Mel Casas American, 1929-2014

Biography

Casas is known for his Humanscape painting series whereby over the span of 150 paintings the Chicano experience slowly moves from the periphery to the center. The series began in 1965 with Humanscape 1 and concludes in 1989 with Humanscape 150. In regards to the future of Chicano art, Casas is quoted in the landmark exhibition, Chicano Art: Resistance and Affirmation (CARA), that his wishes were to make “Chicano art relevant to everyone.” Casas constructed a diagram outlining his vision to balance the “national art criteria” with Chicano Art and Regional Art in attempts to make Chicano art more accessible and “relevant to EVERYONE: AN ICONIC REALITY.”

 

Casas was an artist of national and international renown.  He was also an educator and cofounder of the San Antonio Artist Collective Con Safo—considered by many to be one of the most significant Chicano Art groups of the 60s and 70s at a time when Chicano art was not being shown at mainstream venues. His broad and impactful practice of challenging borders that create metaphorical, physical, and ideological divergences. Casas’ practice was rooted in the Chicano ethos of social justice, bridging the cultural, political, and economic divides that define the borderlands. 

 

Casas has been written about as a Chicano artist yet his practice predated the emergence of the Chicano Movement. By the time of the UFW Delano Grape Boycott of 1965 and the Mexican American student protests at schools in Texas and California between 1967-1969, Casas had been practicing professionally as an artist and painter for almost a decade. Between 1958-1965 Casas participated in numerous solo, 2-person, and group exhibitions at local community arts spaces, galleries, and museums in Texas and Mexico. In this regard the Chicano Movement did not generate Casas’ artistic practice. Rather, his cultural work supported and coincided with the emergence of a broad civil rights movement. When interviewed about Latino/Chicano identity, Casas is not dismissive of identity, but rather has grand ambitions for it. “Because I am of Mexican descent and I readily admit it. But that doesn’t make me an artist. I am not a professional Mexican.”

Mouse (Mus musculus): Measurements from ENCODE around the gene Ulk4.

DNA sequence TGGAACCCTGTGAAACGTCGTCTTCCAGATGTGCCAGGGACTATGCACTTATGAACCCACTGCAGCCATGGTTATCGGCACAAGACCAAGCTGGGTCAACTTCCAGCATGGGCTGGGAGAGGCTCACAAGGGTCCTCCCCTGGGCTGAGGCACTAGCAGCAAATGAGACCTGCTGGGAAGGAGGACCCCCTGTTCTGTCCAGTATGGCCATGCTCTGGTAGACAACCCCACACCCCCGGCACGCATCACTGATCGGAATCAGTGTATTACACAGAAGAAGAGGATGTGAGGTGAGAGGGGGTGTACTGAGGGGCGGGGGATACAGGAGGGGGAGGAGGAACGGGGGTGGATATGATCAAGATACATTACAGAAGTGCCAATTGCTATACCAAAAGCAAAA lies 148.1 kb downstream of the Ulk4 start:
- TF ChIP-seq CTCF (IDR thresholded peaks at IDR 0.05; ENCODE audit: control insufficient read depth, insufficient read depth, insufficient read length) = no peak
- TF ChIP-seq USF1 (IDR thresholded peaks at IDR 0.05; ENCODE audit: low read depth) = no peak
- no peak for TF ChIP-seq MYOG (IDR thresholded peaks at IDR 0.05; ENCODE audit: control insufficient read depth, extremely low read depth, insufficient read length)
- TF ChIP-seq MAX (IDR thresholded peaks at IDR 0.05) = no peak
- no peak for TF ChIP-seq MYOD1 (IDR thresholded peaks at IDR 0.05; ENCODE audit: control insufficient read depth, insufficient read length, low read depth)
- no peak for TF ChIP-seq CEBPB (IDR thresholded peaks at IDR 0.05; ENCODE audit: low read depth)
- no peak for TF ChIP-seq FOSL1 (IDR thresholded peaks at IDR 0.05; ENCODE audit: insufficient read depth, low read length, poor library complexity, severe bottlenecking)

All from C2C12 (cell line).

Born in El Paso, Texas, Casas received his BA from the Texas Western University and an MFA from the University of the Americas in Mexico. Like many Mexican Americans from this generation, Casas was able to attend college with support from the GI Bill after serving in the Korean War. Casas was professor emeritus at San Antonio College, where he taught for 29 years before retiring as chairman of the art department in 1990.

 

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